9. Lewis’ driving style hasn’t been a big problem ever.
    Only in turkey he did push the tyres a bit.
    But he barely crashes and he doesn’t have many dnf’s either. I don’t think any mechanical failure has been his fault. So please stop crying about it.

    I did see many gravel on track so this might be the reason. I was so gutted for Lewis who has been driving brilliantly this year! His wc position isn’t representive atm

    1. It’s hard on the driver when the machinery lets them down. Right now I feel more sympathy for Vettel — his championship position is even less representive!

  10. It seems like I was wrong, I thought that the reason why the tyre went off because if Lewis driving the car too aggressively. It was a tough luck for him may be Monaco be the place where his luck changes.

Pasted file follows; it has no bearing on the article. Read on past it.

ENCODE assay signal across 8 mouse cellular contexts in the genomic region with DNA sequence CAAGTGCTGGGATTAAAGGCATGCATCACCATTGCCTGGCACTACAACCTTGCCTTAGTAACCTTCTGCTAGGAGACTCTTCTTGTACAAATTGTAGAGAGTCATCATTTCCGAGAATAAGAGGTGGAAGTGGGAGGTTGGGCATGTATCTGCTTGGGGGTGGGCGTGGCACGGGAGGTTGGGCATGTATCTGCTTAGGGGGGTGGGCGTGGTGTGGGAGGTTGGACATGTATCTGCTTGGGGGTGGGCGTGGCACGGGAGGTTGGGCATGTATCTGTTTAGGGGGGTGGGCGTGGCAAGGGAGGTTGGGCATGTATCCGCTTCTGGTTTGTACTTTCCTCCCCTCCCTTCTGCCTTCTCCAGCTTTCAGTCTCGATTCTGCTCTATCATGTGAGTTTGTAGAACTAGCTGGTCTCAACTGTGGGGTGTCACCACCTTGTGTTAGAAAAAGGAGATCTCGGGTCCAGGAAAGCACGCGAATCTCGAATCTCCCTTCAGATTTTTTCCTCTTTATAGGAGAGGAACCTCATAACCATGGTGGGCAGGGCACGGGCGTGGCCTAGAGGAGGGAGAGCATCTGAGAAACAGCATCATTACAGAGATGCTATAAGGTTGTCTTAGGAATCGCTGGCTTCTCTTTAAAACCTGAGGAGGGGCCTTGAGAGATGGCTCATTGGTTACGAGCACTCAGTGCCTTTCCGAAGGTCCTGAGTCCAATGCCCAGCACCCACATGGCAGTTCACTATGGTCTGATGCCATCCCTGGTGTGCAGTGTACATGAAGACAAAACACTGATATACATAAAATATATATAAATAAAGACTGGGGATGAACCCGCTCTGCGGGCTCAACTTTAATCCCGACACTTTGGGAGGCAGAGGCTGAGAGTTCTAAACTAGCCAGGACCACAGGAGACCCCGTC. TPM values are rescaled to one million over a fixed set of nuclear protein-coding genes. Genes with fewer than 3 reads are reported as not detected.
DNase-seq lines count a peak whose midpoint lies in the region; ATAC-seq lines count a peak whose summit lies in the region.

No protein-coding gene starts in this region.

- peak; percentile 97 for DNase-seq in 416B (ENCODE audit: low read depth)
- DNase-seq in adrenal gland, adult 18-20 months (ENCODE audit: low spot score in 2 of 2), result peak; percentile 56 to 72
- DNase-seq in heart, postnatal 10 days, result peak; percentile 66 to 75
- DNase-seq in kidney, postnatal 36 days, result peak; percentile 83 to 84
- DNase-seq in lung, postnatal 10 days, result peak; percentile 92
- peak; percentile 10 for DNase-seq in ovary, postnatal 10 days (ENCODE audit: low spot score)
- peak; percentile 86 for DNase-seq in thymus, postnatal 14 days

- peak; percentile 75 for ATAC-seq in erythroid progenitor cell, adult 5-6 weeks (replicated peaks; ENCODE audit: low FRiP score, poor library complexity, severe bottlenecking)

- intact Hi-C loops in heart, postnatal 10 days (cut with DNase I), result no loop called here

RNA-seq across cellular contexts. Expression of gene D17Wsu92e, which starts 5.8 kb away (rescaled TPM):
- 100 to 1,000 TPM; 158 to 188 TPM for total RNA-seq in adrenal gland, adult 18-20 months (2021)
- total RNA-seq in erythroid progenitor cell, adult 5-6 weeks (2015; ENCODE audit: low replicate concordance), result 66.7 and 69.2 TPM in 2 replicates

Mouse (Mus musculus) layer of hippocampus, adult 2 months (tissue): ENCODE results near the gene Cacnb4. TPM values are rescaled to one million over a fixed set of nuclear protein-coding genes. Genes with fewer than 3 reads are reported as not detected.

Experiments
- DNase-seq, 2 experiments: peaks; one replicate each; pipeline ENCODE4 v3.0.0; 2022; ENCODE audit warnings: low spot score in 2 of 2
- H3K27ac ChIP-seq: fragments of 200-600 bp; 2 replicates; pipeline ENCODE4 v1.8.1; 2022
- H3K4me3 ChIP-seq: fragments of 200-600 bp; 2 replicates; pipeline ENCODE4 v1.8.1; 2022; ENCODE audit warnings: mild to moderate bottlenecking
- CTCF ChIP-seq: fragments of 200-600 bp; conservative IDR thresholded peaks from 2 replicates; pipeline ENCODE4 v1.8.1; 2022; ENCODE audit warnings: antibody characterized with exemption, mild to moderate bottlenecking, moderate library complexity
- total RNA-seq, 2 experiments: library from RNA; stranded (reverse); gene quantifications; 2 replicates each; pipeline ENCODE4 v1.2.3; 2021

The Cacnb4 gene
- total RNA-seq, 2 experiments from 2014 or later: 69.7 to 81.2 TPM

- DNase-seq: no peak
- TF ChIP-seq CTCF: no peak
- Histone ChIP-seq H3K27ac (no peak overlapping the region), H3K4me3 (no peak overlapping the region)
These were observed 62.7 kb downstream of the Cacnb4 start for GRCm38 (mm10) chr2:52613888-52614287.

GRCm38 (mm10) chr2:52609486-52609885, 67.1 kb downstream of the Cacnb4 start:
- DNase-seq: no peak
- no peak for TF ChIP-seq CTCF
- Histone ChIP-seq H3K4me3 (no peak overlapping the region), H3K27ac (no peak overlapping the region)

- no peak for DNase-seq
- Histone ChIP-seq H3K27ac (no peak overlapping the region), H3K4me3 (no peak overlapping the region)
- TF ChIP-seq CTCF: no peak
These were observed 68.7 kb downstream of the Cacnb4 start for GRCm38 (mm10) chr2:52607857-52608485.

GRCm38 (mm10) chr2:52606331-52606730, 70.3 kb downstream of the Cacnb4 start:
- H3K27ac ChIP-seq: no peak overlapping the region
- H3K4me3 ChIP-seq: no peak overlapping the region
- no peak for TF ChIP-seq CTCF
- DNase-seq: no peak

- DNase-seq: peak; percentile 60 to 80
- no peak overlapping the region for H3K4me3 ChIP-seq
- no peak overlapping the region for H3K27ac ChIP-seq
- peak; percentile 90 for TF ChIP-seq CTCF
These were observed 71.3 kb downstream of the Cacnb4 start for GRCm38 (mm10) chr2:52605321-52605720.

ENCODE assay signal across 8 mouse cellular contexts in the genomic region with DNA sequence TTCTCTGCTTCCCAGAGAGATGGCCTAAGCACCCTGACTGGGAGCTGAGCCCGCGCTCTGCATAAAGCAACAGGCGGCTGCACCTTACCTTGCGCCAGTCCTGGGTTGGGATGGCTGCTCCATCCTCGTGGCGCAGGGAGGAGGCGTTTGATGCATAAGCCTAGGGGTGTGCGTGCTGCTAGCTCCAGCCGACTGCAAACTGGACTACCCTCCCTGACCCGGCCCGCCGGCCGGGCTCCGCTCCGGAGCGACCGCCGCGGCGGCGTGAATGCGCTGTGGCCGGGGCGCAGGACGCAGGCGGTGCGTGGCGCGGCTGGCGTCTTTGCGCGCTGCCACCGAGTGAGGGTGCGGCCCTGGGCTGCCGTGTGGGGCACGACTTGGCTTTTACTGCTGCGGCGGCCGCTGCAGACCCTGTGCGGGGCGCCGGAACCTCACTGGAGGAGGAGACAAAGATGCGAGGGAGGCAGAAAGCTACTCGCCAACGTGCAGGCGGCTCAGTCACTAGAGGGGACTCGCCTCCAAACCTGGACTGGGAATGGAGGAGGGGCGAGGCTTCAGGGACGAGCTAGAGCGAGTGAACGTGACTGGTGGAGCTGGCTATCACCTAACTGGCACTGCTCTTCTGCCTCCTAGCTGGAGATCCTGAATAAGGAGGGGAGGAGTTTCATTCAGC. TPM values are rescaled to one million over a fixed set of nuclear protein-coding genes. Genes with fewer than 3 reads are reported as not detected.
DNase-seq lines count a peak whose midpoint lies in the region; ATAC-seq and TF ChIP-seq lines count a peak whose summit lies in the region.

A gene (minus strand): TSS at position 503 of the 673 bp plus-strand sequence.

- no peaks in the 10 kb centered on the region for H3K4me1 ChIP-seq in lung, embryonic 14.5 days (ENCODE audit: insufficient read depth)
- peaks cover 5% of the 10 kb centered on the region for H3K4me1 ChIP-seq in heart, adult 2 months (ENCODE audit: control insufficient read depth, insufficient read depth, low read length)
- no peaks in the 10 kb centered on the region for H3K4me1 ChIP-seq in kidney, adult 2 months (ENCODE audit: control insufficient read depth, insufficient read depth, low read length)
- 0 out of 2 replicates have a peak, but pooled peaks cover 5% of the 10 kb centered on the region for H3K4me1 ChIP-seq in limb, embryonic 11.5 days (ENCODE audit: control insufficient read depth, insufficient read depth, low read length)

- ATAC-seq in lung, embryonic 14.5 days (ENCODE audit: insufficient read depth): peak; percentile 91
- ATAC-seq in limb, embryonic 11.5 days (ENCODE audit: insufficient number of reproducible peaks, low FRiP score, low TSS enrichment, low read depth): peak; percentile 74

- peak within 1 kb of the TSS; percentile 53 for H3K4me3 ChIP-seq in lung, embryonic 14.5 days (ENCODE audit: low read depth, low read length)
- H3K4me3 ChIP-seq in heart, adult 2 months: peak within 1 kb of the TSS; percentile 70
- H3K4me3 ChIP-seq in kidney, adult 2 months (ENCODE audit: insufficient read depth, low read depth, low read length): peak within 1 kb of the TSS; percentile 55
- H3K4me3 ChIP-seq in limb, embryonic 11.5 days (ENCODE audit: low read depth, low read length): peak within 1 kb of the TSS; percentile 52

11. I suspect that this “Lewis’ driving style caused it” is part of one of these new buzz phrases, If he’s engine blows next race I’ll expect to hear it again.

    Maybe he does have a different driving style, but unless he is actually driving badly I doubt it will cause his car to have more mechanical issues than Buttons. and so far I haven’t seen any evidence that really supports it.

  12. There is evidence to suggest that drivers with a more ‘aggressive’ driving style do put more stress on the cars components than a driver that has a ‘less aggressive’ driving style. Just logic really.

    That seems not to be the case in this instance though, ‘if’ it can be seen that debris caused the failure.

    1. Yeah that’s the problem. It’s a self perpetuating rumour. It makes no sense at all, but there are always “experts” keen to repeat this nugget of nonsensical wisdom.

  13. Surely if a stone was caught in the rim it would be out of balance enough for Hamilton to detect it and report it.